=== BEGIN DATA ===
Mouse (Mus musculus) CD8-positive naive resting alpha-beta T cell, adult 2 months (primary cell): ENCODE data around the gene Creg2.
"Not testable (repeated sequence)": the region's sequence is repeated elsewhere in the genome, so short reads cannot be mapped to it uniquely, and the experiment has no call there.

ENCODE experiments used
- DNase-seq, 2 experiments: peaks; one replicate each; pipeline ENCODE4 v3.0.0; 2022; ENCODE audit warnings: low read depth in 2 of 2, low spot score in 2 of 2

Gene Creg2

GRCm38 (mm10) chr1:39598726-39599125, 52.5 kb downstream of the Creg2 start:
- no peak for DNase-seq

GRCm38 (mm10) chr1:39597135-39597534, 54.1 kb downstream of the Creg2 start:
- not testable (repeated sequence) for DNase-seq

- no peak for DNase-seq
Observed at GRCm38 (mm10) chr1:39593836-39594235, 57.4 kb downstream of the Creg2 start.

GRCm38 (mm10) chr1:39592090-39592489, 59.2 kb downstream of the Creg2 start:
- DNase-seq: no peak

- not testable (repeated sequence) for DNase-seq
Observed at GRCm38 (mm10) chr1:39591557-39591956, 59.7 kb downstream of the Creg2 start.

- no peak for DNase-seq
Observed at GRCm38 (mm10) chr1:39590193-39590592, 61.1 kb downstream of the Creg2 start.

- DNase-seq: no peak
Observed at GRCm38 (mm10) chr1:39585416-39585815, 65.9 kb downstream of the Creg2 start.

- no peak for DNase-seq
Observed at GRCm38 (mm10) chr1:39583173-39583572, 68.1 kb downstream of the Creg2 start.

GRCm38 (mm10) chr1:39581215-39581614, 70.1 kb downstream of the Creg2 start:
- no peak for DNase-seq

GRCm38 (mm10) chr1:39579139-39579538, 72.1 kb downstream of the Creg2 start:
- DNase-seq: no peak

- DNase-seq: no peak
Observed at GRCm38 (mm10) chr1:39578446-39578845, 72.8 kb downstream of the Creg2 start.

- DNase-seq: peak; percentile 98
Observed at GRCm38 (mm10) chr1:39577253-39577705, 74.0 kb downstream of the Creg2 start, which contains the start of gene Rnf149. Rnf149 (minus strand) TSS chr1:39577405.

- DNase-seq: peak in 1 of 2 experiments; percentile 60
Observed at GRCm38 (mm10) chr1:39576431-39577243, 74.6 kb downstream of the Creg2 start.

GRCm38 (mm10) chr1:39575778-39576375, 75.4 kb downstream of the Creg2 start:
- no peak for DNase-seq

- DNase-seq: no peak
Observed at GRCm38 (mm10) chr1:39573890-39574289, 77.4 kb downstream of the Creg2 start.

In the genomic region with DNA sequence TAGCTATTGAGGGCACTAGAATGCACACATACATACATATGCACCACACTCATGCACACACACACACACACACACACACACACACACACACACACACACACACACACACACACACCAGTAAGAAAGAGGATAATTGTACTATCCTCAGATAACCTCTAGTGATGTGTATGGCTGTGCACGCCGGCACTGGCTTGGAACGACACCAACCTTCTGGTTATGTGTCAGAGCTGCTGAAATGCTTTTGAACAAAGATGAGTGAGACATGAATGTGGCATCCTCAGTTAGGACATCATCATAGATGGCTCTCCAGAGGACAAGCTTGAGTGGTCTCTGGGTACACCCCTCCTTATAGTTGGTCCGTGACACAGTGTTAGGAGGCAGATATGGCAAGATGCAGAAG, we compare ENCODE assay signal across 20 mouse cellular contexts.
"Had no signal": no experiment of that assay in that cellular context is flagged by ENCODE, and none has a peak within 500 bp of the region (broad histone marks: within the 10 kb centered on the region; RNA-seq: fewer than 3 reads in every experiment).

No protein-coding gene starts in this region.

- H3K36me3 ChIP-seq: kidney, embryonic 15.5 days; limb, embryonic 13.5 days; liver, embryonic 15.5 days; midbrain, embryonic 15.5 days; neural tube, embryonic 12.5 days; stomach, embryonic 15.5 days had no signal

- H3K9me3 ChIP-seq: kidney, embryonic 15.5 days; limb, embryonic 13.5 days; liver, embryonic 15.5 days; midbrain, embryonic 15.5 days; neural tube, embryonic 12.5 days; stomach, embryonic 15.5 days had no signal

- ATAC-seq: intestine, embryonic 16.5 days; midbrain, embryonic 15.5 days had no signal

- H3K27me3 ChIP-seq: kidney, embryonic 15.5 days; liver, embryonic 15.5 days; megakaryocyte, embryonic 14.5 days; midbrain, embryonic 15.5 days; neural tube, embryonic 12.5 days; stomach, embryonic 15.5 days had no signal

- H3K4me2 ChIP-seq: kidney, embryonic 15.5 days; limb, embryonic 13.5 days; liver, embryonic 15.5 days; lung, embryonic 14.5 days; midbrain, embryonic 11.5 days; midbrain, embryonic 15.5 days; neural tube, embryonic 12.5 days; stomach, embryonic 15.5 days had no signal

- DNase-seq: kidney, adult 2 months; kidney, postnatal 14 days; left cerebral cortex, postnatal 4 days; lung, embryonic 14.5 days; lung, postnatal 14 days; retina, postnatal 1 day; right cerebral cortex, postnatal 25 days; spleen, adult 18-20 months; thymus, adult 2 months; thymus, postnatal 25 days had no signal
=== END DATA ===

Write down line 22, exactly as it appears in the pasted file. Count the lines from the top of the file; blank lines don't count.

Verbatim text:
GRCm38 (mm10) chr1:39581215-39581614, 70.1 kb downstream of the Creg2 start: